You can escort a single problematic heckler from a town hall meeting, but you can't escort 250,000 angry voters off Twitter.
When 23-year-old Ashley Williams interrupted former Secretary of State Hillary Clinton during a campaign fundraiser Feb. 24, Clinton stalled long enough for her security people to nudge Williams out of the room.
It was too late. Williams already got her message across, with a sign reminding Americans of a particularly racist comment the candidate made years ago, and the Twitter hashtag #WhichHillary.
Soon the #WhichHillary hashtag became so popular, the traffic literally caused network problems for the social media giant, reports The Huffington Post. And that quote?
"We have to bring them to heel," Clinton said in 1996, describing urban youth as "superpredators" with "no conscience" and "no empathy."
Bringing to heel literally means forcing an animal to obey. It's most commonly associated with dog trainers instructing owners on how to compel their pets to follow commands. Applied to people, it conjures images of slave masters cracking whips and treating human beings like chattel.
That's not a good look for a candidate who wants voters to see her as a populist.
Perhaps most distressing for Clinton is the fact that these are her allies. Traditionally, her enemies are the "vast rightwing conspiracy" as she likes to call them. Democratic rallies are her home turf. African-Americans are voters she takes for granted. Hecklers aren't supposed to make it past security at campaign events, where participants are usually hand-selected for their worshipful view of the perennial candidate.
A day after Williams derailed Clinton's fundraiser, The New York Times editorial board -- which has long been friendly to Clinton and had endorsed her as a senate candidate -- ran a critical opinion piece asking Clinton to release the transcripts of her controversial speeches to Wall Street banks.
Polls meant to measure hypothetical match-ups show Clinton about 3 points ahead of the presumptive Republican nominee, Donald Trump, according to Real Clear Politics.
But if Clinton's campaign is taking a beating on home turf, among people who generally like her, how will she fare against a general electorate that consistently affirms it doesn't trust her and doesn't like her?
By contrast, Trump is like Teflon. There are big differences between the statements of Trump the Real Estate Magnate and Trump the Candidate. Whether it's fair or not, voters are giving the Republican candidate a pass, perhaps because he hasn't been a politician and policymaker for 30 years. He doesn't have a senate voting record at odds with his campaign positions. Unlike Clinton, he's not financed by Wall Street, and he doesn't have a foundation that takes checks from the Saudis.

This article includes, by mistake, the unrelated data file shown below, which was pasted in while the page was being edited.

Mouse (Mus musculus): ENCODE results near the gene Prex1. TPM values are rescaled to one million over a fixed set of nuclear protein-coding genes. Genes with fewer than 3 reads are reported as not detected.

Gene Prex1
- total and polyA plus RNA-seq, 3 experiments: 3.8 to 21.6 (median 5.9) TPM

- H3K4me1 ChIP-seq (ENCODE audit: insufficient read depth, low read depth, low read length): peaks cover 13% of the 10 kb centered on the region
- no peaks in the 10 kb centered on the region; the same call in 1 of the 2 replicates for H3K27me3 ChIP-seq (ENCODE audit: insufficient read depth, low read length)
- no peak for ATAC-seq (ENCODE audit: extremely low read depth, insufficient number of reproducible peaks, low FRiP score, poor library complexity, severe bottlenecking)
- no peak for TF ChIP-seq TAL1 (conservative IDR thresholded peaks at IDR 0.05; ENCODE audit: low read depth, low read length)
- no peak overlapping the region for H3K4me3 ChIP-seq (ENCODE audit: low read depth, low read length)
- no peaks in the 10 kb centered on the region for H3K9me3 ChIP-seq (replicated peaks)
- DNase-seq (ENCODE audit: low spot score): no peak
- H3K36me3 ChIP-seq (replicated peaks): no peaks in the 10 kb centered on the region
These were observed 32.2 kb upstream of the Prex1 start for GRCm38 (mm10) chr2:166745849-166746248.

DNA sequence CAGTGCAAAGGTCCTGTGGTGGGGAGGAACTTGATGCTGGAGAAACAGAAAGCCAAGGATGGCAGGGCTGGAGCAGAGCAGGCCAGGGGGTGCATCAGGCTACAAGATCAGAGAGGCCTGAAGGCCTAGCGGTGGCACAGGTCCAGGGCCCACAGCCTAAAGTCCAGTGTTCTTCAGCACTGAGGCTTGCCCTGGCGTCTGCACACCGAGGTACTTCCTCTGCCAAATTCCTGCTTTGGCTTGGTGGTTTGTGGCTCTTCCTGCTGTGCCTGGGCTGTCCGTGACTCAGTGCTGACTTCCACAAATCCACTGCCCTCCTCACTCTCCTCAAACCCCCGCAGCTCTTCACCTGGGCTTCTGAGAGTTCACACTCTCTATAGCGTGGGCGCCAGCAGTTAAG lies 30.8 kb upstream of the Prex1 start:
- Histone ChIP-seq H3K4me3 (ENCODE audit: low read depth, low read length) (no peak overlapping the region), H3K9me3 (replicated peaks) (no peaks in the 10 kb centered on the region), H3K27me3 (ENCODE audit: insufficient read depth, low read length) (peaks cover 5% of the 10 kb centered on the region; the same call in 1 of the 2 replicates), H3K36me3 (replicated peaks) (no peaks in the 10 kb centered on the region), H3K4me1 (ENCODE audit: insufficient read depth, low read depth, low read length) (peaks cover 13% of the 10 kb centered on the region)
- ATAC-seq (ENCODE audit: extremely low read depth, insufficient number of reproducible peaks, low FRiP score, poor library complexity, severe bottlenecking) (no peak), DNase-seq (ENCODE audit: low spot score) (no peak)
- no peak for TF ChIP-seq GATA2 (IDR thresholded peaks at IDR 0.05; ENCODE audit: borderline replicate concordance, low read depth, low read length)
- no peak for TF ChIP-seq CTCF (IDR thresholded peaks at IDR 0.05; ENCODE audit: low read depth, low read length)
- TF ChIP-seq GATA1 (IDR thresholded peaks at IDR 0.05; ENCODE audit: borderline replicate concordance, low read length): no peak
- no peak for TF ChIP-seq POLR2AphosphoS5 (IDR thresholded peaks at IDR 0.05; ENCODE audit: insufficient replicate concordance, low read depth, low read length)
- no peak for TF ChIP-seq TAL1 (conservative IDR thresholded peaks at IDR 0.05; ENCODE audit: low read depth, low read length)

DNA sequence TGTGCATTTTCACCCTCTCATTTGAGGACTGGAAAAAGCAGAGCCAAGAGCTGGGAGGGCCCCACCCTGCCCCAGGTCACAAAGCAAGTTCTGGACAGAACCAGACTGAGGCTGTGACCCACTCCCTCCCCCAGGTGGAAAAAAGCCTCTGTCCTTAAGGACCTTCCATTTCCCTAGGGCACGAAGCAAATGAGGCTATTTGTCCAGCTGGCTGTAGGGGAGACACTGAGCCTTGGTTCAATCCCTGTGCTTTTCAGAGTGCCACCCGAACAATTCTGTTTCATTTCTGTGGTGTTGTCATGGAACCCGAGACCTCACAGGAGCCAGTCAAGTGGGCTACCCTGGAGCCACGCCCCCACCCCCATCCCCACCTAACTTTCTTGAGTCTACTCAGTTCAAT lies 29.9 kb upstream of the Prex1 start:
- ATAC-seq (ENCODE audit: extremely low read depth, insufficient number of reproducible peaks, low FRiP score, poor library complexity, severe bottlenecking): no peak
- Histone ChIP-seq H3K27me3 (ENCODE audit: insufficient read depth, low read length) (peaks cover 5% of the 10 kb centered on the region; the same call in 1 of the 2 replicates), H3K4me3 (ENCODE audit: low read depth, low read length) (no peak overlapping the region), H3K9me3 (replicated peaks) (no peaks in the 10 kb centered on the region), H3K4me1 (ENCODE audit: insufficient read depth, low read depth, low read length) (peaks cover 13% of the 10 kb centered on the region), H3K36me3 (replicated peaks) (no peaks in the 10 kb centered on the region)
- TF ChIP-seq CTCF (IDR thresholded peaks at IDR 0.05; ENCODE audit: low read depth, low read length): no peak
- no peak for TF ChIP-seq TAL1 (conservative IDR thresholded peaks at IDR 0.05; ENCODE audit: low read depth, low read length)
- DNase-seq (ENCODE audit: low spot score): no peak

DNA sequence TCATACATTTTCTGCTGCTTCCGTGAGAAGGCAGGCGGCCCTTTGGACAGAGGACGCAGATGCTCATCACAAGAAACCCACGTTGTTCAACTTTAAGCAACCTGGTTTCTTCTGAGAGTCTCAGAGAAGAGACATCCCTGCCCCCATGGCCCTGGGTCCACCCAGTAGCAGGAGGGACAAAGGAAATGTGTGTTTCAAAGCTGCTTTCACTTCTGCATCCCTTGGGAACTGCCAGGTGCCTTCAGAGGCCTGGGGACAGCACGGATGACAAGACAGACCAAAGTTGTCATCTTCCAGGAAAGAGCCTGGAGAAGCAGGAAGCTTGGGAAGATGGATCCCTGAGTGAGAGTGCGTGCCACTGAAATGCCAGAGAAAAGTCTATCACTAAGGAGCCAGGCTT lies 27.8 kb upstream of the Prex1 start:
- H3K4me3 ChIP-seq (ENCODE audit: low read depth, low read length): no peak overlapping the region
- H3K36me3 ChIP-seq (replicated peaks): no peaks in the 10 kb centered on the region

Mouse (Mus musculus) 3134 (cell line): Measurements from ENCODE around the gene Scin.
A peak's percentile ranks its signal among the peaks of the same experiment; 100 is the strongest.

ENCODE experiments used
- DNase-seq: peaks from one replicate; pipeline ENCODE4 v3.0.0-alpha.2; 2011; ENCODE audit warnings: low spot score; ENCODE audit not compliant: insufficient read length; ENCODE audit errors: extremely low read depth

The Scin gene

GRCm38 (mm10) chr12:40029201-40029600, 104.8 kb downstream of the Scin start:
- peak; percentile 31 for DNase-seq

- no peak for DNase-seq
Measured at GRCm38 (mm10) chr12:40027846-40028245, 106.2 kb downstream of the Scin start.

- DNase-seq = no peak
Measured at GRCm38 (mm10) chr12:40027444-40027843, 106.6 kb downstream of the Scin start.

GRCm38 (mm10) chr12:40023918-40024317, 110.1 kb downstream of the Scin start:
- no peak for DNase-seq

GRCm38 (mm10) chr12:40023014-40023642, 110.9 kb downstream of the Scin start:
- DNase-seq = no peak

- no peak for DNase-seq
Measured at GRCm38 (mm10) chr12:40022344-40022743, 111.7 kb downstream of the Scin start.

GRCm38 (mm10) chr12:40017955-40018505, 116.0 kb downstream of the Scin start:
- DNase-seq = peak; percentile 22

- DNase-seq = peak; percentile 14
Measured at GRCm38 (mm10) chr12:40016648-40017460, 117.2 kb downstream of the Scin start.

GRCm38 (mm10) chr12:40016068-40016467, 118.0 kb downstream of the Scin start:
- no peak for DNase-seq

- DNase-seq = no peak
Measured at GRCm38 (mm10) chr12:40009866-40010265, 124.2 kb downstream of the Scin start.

Trump's battle for the nomination is also different than Clinton's. Trump doesn't claim to be an archconservative. He freely admits to liberal positions on some issues, and opponents have been unsuccessful in attacking his Republican credentials. The result is that he hasn't had to shift right to appeal to the party base.
Clinton is dealing with a challenger who represents her party's core ideology better than she does. At least, that's the perception. So to fend off attacks from Sen. Bernie Sanders of Vermont, an admitted, unapologetic socialist, Clinton has taken several sharp left turns as she tries to convince the Democratic base that she's really not a Wall Street puppet and establishment candidate.
The problem is that general elections are won by candidates who appear centrist. That's what Bill Clinton did in 1992, when he campaigned as a Democrat who vowed to reform welfare and balance the budget, priorities usually reserved for Republican candidates.
If Hillary Clinton is forced to endorse the Black Lives Matter movement, or adopt extreme left positions to prove to her base that she's worthy of their support, she will have a difficult time moving back to the center by the time Americans go to the voting booth in November. Any concessions to the hard left will also provide prime video clips for Republicans to use against her in campaign ads.
Neither Clinton nor Trump are locks for their respective parties yet. Neither of them have the delegates, or the benefit of mathematical certainty. But if both candidates earn party nominations, Trump will have an easier time moving to the center and courting the independent voters needed to win.